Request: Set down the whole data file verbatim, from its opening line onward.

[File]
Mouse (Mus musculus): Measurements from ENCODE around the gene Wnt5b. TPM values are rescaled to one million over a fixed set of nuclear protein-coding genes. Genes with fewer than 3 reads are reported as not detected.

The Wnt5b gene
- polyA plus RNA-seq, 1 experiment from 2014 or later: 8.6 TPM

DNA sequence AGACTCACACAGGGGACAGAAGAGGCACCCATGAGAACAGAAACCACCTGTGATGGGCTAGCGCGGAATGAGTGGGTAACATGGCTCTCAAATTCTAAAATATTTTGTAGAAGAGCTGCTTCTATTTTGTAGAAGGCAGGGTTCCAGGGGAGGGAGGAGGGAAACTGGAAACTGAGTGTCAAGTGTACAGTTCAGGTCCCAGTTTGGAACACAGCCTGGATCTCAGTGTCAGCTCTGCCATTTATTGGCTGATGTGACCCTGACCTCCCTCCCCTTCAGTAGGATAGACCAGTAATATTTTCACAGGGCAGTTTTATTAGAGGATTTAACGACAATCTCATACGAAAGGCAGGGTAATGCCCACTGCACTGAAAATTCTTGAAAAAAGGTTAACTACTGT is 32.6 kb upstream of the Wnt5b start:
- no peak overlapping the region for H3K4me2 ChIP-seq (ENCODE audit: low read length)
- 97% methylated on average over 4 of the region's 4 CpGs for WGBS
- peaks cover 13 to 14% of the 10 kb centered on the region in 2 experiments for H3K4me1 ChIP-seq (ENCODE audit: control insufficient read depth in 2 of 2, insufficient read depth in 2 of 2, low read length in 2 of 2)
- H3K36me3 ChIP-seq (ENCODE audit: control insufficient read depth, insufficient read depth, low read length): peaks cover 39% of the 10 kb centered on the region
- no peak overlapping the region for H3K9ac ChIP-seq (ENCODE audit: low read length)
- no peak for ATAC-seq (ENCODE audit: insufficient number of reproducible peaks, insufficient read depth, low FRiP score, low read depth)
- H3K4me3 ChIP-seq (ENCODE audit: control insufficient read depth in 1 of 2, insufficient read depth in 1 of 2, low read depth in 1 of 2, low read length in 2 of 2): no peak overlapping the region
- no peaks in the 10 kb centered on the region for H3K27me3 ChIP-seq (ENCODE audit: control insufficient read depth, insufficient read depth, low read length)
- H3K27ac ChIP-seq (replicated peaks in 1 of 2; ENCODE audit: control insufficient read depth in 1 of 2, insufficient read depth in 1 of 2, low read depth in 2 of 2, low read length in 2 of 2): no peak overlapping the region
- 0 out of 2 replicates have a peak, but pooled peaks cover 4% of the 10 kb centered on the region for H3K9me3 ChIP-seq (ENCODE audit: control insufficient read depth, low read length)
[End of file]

Mouse (Mus musculus): Measurements from ENCODE around the gene Wnt5b. TPM values are rescaled to one million over a fixed set of nuclear protein-coding genes. Genes with fewer than 3 reads are reported as not detected.

The Wnt5b gene
- polyA plus RNA-seq, 1 experiment from 2014 or later: 8.6 TPM

DNA sequence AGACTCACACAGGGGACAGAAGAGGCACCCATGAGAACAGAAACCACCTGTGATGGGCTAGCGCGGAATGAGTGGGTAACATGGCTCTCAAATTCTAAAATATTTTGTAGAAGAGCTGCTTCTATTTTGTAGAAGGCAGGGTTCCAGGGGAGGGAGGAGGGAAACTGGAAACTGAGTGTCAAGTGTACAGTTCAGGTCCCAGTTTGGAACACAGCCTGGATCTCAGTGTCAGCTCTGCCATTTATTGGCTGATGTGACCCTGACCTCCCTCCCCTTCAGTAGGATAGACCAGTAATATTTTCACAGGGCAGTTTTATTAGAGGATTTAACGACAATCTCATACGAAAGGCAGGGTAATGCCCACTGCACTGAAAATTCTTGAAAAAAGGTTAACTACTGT is 32.6 kb upstream of the Wnt5b start:
- no peak overlapping the region for H3K4me2 ChIP-seq (ENCODE audit: low read length)
- 97% methylated on average over 4 of the region's 4 CpGs for WGBS
- peaks cover 13 to 14% of the 10 kb centered on the region in 2 experiments for H3K4me1 ChIP-seq (ENCODE audit: control insufficient read depth in 2 of 2, insufficient read depth in 2 of 2, low read length in 2 of 2)
- H3K36me3 ChIP-seq (ENCODE audit: control insufficient read depth, insufficient read depth, low read length): peaks cover 39% of the 10 kb centered on the region
- no peak overlapping the region for H3K9ac ChIP-seq (ENCODE audit: low read length)
- no peak for ATAC-seq (ENCODE audit: insufficient number of reproducible peaks, insufficient read depth, low FRiP score, low read depth)
- H3K4me3 ChIP-seq (ENCODE audit: control insufficient read depth in 1 of 2, insufficient read depth in 1 of 2, low read depth in 1 of 2, low read length in 2 of 2): no peak overlapping the region
- no peaks in the 10 kb centered on the region for H3K27me3 ChIP-seq (ENCODE audit: control insufficient read depth, insufficient read depth, low read length)
- H3K27ac ChIP-seq (replicated peaks in 1 of 2; ENCODE audit: control insufficient read depth in 1 of 2, insufficient read depth in 1 of 2, low read depth in 2 of 2, low read length in 2 of 2): no peak overlapping the region
- 0 out of 2 replicates have a peak, but pooled peaks cover 4% of the 10 kb centered on the region for H3K9me3 ChIP-seq (ENCODE audit: control insufficient read depth, low read length)